The Style and Format of Past History Exams

Manon Williams
Thursday 29 July 2021

When I began looking at University of St Andrews History examination papers from the twentieth century, I was surprised by how similar they were to the examinations that history students at the university sit today in style, format and content. Looking at the wording of the questions, the content that is being examined and the layout of examination papers from 1905, the 1950s, 1975, 1985 and 1995, compared to history papers from today, can offer a unique insight into the ways that teaching and studying history at St Andrews has changed over the last century, and all the ways that it hasn’t.

1905 Honours History Examination (ms38977/6/1/1/1/10)

Looking at a History Honours paper from 1905 it is clear that the actual style of the questions is fairly similar to the ones that we still answer today, with one significant difference. While the questions from 1905 were generally straightforward, asking students to briefly describe or explain historical events or trends, questions from our history examinations today are generally far more nuanced and broader. For example, one of the papers I looked at asks ‘State briefly Hooker’s views on government.’ This question asks the student to provide a brief overview of a historical figure and their views, as opposed to a more analytical view of the reasons for an event or the historical patterns that it followed. A similar Modern History paper from 2020 asks ‘What have been the primary factors facilitating the establishment and preservation of peace and prosperity in Europe following the Second World War?’ This question is far more detailed, requiring a thorough look into a number of factors and trends during a long period of time.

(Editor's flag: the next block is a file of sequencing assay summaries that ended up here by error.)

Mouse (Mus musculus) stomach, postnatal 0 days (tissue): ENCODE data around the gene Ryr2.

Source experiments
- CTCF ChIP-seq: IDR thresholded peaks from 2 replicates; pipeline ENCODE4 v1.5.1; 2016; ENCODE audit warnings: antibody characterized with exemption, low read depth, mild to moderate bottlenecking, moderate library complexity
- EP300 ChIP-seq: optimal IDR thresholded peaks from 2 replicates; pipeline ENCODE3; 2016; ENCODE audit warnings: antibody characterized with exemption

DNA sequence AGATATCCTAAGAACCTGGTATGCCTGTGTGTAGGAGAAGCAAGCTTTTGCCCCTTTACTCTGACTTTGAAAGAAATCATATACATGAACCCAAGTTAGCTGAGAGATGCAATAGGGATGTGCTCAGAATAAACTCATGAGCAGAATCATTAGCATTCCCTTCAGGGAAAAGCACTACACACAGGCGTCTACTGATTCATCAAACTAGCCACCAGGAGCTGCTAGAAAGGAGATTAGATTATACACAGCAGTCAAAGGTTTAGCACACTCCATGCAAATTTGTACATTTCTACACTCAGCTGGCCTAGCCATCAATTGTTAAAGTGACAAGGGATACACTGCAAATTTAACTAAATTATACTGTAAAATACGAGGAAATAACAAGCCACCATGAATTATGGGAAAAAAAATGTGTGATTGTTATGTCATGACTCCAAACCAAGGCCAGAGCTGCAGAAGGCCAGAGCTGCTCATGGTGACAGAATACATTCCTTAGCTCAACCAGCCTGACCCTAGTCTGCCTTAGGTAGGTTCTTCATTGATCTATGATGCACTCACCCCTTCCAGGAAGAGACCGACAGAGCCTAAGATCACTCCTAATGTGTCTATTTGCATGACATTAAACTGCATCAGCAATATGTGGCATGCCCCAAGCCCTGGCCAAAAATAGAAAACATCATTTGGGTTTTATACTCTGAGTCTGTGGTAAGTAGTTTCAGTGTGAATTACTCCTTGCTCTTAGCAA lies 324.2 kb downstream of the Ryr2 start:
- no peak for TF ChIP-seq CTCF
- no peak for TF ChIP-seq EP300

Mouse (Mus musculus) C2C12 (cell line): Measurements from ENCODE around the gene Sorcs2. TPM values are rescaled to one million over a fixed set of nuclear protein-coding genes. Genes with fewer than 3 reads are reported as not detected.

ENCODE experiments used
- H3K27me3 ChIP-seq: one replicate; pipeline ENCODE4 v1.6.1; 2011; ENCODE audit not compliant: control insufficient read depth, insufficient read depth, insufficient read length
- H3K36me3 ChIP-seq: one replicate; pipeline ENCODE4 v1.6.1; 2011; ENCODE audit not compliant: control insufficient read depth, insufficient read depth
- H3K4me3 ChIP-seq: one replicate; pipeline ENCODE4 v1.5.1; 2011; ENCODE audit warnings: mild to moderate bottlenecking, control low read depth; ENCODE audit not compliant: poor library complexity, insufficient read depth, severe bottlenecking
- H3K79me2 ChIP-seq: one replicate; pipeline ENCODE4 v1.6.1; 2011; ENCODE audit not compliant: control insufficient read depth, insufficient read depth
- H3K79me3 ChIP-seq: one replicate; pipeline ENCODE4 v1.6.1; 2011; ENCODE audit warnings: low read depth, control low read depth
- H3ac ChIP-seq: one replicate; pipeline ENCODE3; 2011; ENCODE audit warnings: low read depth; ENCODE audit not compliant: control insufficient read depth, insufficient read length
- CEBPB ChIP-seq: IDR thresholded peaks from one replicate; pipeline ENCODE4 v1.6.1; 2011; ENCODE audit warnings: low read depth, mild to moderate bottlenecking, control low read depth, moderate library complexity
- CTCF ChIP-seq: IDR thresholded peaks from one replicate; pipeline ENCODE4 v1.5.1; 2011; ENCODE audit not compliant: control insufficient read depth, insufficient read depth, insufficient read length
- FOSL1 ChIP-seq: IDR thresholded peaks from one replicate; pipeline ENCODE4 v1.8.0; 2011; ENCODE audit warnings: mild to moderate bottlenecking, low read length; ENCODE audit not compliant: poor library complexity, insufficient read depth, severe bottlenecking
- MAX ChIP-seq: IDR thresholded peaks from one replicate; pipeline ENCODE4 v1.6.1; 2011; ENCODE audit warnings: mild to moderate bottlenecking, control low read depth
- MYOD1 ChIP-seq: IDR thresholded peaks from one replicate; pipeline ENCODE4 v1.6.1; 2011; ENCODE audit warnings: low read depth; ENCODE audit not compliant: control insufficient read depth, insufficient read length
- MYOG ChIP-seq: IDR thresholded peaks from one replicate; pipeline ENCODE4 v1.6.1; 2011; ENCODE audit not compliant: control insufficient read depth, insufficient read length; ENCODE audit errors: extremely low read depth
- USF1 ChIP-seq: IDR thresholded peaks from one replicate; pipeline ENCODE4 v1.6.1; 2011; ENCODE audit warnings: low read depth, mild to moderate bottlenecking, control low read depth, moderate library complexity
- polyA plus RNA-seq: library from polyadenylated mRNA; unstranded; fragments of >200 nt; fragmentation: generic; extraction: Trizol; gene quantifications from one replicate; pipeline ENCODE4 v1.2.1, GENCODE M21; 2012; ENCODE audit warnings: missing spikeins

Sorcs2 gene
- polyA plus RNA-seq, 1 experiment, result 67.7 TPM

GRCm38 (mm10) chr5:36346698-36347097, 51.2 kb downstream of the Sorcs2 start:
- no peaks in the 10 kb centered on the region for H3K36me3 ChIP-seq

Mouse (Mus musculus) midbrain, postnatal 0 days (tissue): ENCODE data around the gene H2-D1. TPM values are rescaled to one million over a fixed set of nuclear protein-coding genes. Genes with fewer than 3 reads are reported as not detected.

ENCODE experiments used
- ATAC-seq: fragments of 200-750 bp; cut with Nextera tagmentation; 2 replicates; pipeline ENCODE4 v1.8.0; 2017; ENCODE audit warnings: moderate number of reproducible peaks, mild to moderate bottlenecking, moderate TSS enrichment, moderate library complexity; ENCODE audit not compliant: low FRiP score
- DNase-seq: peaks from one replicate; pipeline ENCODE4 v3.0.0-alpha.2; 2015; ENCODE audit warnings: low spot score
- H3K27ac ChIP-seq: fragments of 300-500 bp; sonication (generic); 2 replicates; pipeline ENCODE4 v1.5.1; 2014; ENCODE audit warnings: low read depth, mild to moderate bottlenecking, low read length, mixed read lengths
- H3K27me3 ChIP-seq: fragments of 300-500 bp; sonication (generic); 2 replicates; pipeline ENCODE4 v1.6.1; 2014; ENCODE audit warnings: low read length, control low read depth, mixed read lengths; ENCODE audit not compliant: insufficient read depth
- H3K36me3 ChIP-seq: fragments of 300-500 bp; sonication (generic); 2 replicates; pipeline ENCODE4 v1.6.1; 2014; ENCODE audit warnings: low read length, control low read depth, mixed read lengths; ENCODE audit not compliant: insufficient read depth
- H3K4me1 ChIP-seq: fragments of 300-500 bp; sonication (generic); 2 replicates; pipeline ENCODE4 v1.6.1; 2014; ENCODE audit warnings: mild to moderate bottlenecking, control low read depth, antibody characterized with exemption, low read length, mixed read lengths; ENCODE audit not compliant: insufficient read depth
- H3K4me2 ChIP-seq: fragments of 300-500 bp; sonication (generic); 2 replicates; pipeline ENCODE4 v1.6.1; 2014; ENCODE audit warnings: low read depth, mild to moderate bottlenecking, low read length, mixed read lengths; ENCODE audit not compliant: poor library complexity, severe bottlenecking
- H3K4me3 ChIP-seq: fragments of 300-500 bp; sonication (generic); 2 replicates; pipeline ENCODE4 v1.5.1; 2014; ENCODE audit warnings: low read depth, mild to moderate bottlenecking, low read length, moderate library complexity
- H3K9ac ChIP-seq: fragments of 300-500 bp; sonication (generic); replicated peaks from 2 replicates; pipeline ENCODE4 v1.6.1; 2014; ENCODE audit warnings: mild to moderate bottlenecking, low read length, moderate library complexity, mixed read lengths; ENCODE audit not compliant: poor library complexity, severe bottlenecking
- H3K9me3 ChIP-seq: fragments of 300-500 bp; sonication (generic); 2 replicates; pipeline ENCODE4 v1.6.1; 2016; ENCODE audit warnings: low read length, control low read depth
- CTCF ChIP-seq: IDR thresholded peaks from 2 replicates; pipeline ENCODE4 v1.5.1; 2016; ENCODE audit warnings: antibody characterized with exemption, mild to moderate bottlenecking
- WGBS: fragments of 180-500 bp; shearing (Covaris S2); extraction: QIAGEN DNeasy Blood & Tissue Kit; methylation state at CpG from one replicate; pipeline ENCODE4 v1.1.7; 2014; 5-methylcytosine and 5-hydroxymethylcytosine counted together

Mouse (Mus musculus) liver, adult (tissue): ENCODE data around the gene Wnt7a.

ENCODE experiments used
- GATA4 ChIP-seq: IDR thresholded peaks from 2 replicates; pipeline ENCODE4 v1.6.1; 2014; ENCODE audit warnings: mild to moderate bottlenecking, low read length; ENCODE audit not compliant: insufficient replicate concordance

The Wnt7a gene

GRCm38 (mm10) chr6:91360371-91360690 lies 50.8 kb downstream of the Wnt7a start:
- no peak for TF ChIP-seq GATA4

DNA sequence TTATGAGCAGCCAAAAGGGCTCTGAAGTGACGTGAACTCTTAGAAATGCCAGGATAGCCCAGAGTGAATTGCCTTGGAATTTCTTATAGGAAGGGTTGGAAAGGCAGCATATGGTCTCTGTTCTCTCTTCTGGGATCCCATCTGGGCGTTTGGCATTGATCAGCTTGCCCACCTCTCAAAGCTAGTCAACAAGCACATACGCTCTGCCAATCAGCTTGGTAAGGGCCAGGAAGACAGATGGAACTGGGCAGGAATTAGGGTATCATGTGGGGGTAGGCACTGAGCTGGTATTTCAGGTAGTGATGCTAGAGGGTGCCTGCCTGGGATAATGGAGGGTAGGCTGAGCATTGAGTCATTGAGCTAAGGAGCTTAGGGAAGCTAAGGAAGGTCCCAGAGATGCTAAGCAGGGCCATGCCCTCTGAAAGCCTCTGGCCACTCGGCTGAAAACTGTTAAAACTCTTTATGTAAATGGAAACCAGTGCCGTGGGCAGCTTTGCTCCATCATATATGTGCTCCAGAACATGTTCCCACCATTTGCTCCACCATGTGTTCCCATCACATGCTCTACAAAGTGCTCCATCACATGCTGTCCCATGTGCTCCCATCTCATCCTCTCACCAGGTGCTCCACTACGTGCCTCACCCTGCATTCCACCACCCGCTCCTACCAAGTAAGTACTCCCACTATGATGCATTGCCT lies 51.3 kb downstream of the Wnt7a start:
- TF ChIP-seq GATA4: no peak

Another significant difference is in the number of questions that a student had to answer. The 1905 paper was three hours long and asked the student to answer eight questions, while the paper from 2020 that I am using as a comparison is two hours long and asks the student to answer two questions. This means that in 2020 a student has an hour per question and in 1905 a student had less than 30 minutes to answer each question. This suggests that the answers to the 2020 paper are meant to be far more in depth and analytical, compared to the questions from the 1905 paper, which were more about writing out memorised facts on historical events. This aligns with the questions themselves which, as previously stated, were generally simple and short. While history examinations these days usually take the form of long and detailed essays, the questions from 1905 seem to have been meant to be answered with short accounts of different moments in history. This implies that in the past hundred years there has been a fundamental change in the way teaching history at St Andrews has been conceptualised as the discipline has grown and become more varied and analytical.